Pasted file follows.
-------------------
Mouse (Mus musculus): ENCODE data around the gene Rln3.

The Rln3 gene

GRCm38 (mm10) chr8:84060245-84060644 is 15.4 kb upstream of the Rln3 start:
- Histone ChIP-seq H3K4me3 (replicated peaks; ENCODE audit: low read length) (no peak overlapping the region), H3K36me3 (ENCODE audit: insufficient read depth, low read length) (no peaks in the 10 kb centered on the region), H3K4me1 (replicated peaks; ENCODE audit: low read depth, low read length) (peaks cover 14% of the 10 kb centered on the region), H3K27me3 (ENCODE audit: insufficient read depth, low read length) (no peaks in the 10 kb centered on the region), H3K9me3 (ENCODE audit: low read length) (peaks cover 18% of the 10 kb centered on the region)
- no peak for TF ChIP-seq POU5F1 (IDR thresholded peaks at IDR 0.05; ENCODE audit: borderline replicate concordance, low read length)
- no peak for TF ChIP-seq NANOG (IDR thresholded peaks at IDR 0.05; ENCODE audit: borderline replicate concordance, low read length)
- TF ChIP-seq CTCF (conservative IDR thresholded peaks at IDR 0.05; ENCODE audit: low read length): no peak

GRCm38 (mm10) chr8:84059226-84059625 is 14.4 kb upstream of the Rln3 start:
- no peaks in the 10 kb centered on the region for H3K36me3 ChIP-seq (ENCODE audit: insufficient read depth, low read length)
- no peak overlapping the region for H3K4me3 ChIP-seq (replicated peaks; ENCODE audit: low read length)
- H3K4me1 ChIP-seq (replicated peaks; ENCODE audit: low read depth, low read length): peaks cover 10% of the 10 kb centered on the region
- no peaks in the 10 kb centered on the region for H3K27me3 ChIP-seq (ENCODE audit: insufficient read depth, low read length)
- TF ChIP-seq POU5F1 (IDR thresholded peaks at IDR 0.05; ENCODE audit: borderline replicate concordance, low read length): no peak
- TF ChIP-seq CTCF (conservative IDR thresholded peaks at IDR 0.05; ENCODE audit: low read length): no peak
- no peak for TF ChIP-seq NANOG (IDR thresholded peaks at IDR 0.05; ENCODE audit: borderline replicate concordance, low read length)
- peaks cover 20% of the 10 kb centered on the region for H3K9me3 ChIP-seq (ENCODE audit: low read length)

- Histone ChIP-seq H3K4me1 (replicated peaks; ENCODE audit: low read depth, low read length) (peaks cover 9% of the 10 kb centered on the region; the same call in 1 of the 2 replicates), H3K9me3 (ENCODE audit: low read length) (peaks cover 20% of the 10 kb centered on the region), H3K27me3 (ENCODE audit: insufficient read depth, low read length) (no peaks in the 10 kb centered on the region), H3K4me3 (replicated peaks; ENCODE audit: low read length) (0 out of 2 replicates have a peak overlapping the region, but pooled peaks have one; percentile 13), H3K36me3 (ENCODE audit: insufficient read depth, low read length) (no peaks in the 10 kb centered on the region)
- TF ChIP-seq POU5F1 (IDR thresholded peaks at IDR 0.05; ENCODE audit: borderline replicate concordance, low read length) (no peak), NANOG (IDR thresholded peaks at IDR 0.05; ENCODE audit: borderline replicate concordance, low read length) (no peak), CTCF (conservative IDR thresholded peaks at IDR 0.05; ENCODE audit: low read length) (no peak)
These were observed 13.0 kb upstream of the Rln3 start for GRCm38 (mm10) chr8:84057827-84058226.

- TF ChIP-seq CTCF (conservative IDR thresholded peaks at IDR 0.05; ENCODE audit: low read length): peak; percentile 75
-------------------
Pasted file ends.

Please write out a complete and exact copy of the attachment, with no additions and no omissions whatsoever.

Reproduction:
Mouse (Mus musculus): ENCODE data around the gene Rln3.

The Rln3 gene

GRCm38 (mm10) chr8:84060245-84060644 is 15.4 kb upstream of the Rln3 start:
- Histone ChIP-seq H3K4me3 (replicated peaks; ENCODE audit: low read length) (no peak overlapping the region), H3K36me3 (ENCODE audit: insufficient read depth, low read length) (no peaks in the 10 kb centered on the region), H3K4me1 (replicated peaks; ENCODE audit: low read depth, low read length) (peaks cover 14% of the 10 kb centered on the region), H3K27me3 (ENCODE audit: insufficient read depth, low read length) (no peaks in the 10 kb centered on the region), H3K9me3 (ENCODE audit: low read length) (peaks cover 18% of the 10 kb centered on the region)
- no peak for TF ChIP-seq POU5F1 (IDR thresholded peaks at IDR 0.05; ENCODE audit: borderline replicate concordance, low read length)
- no peak for TF ChIP-seq NANOG (IDR thresholded peaks at IDR 0.05; ENCODE audit: borderline replicate concordance, low read length)
- TF ChIP-seq CTCF (conservative IDR thresholded peaks at IDR 0.05; ENCODE audit: low read length): no peak

GRCm38 (mm10) chr8:84059226-84059625 is 14.4 kb upstream of the Rln3 start:
- no peaks in the 10 kb centered on the region for H3K36me3 ChIP-seq (ENCODE audit: insufficient read depth, low read length)
- no peak overlapping the region for H3K4me3 ChIP-seq (replicated peaks; ENCODE audit: low read length)
- H3K4me1 ChIP-seq (replicated peaks; ENCODE audit: low read depth, low read length): peaks cover 10% of the 10 kb centered on the region
- no peaks in the 10 kb centered on the region for H3K27me3 ChIP-seq (ENCODE audit: insufficient read depth, low read length)
- TF ChIP-seq POU5F1 (IDR thresholded peaks at IDR 0.05; ENCODE audit: borderline replicate concordance, low read length): no peak
- TF ChIP-seq CTCF (conservative IDR thresholded peaks at IDR 0.05; ENCODE audit: low read length): no peak
- no peak for TF ChIP-seq NANOG (IDR thresholded peaks at IDR 0.05; ENCODE audit: borderline replicate concordance, low read length)
- peaks cover 20% of the 10 kb centered on the region for H3K9me3 ChIP-seq (ENCODE audit: low read length)

- Histone ChIP-seq H3K4me1 (replicated peaks; ENCODE audit: low read depth, low read length) (peaks cover 9% of the 10 kb centered on the region; the same call in 1 of the 2 replicates), H3K9me3 (ENCODE audit: low read length) (peaks cover 20% of the 10 kb centered on the region), H3K27me3 (ENCODE audit: insufficient read depth, low read length) (no peaks in the 10 kb centered on the region), H3K4me3 (replicated peaks; ENCODE audit: low read length) (0 out of 2 replicates have a peak overlapping the region, but pooled peaks have one; percentile 13), H3K36me3 (ENCODE audit: insufficient read depth, low read length) (no peaks in the 10 kb centered on the region)
- TF ChIP-seq POU5F1 (IDR thresholded peaks at IDR 0.05; ENCODE audit: borderline replicate concordance, low read length) (no peak), NANOG (IDR thresholded peaks at IDR 0.05; ENCODE audit: borderline replicate concordance, low read length) (no peak), CTCF (conservative IDR thresholded peaks at IDR 0.05; ENCODE audit: low read length) (no peak)
These were observed 13.0 kb upstream of the Rln3 start for GRCm38 (mm10) chr8:84057827-84058226.

- TF ChIP-seq CTCF (conservative IDR thresholded peaks at IDR 0.05; ENCODE audit: low read length): peak; percentile 75